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Archive for January 2nd, 2021

Back on December 28, I shared four charts for the explicit reason that I wanted everyone to understand that average living standards in the western world have skyrocketed over the past few centuries.

I could have used that data to clear up myths about “robber barons” or “sweatshops,” but I had a more modest goal. I simply wanted to show that it’s possible for all of us to become much richer if we give the economy enough breathing room.

And that means policy makers should focus on growth rather than inequality (especially since the policies to reduce inequality generally lead to less prosperity).

Some pundits don’t grasp that essential point. Christopher Ingraham of the Washington Post groused in a recent column that Jeff Bezos and Elon Musk became much wealthier in 2020.

Billionaires as a class have added about $1 trillion to their total net worth since the pandemic began. And roughly one-fifth of that haul flowed into the pockets of just two men: Jeff Bezos, chief executive of Amazon (and owner of The Washington Post), and Elon Musk of Tesla and SpaceX fame. …the two men increased their net worth by a staggering $200 billion last year, a sum greater than the gross domestic products of 139 countries. …two men amassed enough wealth this year to end all hunger in America (with a price tag of $25 billion, according to one estimate) eight times over… The evident difficulty of getting billionaire wealth to trickle down to everyone else is a challenge for policymakers in our new gilded era.

Notice, specifically, that Mr. Ingraham ponders the “difficulty of getting billionaire wealth to trickle down to everyone else.”

What he apparently does not understand is that the rest of us don’t lose money when people like Bezos and Musk become richer.

Indeed, it’s far more accurate to say that they actually created wealth for the rest of us.

If you don’t believe me, perhaps you’ll be convinced by Professor William Nordhaus of Yale, who authored a seminal study back in 2004 that estimated producers only capture a tiny slice of the wealth they create for society.

The present study examines the importance of Schumpeterian profits in the United States economy. …We first show the underlying equations for Schumpeterian profits. We then estimate the value of these profits for the non-farm business economy. We conclude that only a miniscule fraction of the social returns from technological advances over the 1948-2001 period was captured by producers, indicating that most of the benefits of technological change are passed on to consumers rather than captured by producers. …Using data from the U.S. nonfarm business section, I estimate that innovators are able to capture about 2.2 percent of the total social surplus from innovation. This number results from a low rate of initial appropriability (estimated to be around 7 percent) along with a high rate of depreciation of Schumpeterian profits (judged to be around 20 percent per year).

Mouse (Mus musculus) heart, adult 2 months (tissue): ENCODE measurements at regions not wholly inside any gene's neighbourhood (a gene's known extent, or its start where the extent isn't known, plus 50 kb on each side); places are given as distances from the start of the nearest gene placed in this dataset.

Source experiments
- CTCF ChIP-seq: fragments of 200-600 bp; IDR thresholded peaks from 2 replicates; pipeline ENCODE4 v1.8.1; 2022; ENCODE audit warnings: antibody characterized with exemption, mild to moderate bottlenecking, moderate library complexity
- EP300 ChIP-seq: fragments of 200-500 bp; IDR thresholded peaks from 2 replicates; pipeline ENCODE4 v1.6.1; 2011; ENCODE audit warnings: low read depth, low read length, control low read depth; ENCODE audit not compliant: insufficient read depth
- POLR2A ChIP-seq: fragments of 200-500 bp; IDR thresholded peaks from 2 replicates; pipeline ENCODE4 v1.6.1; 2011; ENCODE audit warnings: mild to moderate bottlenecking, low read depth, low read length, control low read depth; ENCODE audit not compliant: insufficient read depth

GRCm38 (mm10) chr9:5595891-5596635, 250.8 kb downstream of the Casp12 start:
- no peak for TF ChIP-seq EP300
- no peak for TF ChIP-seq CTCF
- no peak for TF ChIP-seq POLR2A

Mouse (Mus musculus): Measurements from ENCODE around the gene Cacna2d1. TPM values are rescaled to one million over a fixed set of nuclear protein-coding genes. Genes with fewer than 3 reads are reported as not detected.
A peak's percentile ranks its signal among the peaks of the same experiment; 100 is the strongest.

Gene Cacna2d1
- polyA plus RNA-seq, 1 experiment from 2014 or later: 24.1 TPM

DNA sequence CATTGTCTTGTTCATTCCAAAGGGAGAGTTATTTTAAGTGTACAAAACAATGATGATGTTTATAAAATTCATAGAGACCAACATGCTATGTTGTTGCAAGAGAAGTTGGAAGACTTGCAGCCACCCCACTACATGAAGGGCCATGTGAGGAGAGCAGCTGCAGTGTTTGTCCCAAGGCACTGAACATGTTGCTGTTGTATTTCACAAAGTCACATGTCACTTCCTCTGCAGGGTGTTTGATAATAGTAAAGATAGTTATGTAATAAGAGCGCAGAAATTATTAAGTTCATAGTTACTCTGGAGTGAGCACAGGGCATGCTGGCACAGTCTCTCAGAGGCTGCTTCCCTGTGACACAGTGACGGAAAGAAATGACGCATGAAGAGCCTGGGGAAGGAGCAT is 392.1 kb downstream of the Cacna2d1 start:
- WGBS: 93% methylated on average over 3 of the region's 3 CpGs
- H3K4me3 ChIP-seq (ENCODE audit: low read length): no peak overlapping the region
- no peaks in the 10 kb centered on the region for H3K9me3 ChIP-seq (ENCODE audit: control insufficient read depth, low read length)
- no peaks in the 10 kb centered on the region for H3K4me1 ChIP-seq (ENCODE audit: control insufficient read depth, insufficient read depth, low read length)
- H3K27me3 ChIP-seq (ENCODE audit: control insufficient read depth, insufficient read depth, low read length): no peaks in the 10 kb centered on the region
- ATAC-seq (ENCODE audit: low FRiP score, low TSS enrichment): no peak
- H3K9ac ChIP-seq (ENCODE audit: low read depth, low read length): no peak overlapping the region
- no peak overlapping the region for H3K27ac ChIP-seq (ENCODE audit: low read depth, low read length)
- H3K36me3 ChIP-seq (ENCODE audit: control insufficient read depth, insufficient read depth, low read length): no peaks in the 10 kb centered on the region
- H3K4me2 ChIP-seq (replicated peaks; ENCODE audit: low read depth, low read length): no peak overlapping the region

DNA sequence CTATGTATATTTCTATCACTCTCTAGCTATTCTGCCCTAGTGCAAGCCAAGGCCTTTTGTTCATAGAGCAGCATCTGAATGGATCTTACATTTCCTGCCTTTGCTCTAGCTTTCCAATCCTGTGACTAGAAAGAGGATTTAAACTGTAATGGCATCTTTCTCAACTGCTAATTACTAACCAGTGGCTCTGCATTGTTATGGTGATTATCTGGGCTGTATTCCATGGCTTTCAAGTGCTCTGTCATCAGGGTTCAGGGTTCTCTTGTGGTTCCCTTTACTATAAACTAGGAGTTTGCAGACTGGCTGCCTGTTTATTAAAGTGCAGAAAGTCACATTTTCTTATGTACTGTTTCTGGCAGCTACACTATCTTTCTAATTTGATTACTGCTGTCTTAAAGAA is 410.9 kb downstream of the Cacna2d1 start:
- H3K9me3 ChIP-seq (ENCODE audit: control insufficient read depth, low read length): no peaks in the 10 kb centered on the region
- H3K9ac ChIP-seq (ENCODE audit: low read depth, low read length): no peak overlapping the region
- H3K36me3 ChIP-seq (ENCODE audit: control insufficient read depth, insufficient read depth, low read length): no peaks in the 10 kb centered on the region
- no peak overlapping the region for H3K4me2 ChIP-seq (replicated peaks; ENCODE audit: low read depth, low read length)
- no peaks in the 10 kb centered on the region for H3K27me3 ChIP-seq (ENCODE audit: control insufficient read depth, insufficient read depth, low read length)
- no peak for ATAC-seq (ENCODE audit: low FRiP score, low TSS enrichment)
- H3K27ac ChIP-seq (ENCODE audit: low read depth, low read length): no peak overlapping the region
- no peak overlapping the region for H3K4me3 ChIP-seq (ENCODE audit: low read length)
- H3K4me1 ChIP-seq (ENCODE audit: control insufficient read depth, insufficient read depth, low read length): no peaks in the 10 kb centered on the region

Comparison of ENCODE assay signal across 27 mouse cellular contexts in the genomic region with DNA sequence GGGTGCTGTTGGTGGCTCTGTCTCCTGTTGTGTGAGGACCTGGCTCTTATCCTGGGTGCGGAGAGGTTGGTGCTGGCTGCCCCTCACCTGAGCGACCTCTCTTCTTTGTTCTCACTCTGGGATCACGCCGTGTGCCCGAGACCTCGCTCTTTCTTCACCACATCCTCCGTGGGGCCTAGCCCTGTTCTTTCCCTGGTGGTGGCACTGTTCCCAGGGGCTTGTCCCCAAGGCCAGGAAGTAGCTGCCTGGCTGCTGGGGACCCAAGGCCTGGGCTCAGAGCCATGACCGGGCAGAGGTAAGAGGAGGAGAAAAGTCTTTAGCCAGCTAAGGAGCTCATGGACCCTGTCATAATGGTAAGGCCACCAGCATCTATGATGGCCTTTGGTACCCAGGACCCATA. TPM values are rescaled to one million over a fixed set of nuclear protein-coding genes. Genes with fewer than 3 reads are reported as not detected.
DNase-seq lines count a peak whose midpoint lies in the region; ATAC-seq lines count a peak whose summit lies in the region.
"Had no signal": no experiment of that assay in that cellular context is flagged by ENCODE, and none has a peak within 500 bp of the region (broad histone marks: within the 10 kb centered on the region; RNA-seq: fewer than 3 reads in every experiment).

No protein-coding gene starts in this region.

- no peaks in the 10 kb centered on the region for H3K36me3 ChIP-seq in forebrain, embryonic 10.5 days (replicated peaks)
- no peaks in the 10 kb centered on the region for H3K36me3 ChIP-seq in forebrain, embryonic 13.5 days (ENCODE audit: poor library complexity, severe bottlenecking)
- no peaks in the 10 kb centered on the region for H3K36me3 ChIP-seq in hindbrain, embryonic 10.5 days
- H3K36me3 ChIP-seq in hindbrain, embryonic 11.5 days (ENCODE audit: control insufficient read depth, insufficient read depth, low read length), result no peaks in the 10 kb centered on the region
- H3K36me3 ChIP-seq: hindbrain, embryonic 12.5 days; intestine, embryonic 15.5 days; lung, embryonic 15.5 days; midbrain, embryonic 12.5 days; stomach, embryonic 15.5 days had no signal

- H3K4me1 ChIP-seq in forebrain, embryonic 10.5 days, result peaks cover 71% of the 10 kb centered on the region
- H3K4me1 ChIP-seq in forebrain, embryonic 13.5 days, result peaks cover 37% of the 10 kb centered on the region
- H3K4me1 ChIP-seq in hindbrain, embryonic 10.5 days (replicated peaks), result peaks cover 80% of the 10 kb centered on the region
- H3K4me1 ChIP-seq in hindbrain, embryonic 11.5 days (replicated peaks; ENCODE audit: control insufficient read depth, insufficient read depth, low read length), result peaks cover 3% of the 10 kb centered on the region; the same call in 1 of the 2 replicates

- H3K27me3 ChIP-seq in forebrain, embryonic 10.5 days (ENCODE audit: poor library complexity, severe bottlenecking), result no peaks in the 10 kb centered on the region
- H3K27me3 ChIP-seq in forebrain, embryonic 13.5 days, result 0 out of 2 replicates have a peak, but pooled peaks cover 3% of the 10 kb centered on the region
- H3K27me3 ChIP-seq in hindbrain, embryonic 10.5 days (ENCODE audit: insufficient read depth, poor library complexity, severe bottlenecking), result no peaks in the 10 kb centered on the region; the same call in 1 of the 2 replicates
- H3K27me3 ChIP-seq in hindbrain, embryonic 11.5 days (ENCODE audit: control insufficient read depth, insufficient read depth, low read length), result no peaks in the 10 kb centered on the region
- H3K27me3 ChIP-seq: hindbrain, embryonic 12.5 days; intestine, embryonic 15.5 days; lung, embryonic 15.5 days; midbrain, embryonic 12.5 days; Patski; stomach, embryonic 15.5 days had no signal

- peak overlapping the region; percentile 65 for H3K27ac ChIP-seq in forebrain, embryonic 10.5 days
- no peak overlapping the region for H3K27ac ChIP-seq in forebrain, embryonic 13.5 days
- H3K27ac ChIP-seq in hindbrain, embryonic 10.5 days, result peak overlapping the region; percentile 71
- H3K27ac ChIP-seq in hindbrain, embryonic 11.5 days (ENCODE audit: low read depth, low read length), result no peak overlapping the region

By the way, Professor Nordhaus won the Nobel Prize for his work on climate change, is affiliated with the Brookings Institution, and he supports a carbon tax. So he’s not some fire-breathing libertarian with a mission of defending capitalism.

He simply crunched the data and found innovators produce far more wealth for society than they do for themselves.

In a 2018 article for the American Institute for Economic Research, Professor Don Boudreaux of George Mason University elaborated on the implications of the Nordhaus research.

…each innovator would surely like to capture a much larger share than 2.2 percent, the robust forces of market competition oblige even the most successful of innovators to give the bulk of the benefits of their innovations to strangers in the form of price cuts, expanded outputs, and improved quality. …That’s quite a bargain for humanity! …Bezos alone is responsible for making his fellow human beings nearly $6.5 trillion dollars better off as a group. …Similar calculations can in principle be made for every entrepreneur who has ever succeeded in the modern market economy, from legendary titans such as Bezos and the late Steve Jobs to the far more numerous yet unknown – but as a group no less important – entrepreneurs who innovate in much smaller ways. …It’s as if strangers routinely approach us and, asking nothing in return, hand to each of us a stash of cash. …capitalism works magnificently.

Amen to the final three words.

Back in 2014, I explained that we should be thankful for rich entrepreneurs.

They made the rest of us richer as they became rich themselves. That’s a win-win situation.

I’ll close by citing the words of Joseph Schumpeter. He’s not nearly as famous as other economists such as Milton Friedman or Adam Smith, but I don’t know anybody who was more succinct and more accurate in describing the real-world benefit of capitalism.

P.S. Needless to say, the above analysis gets much weaker if companies such as Tesla and Amazon are benefiting from government cronyism.

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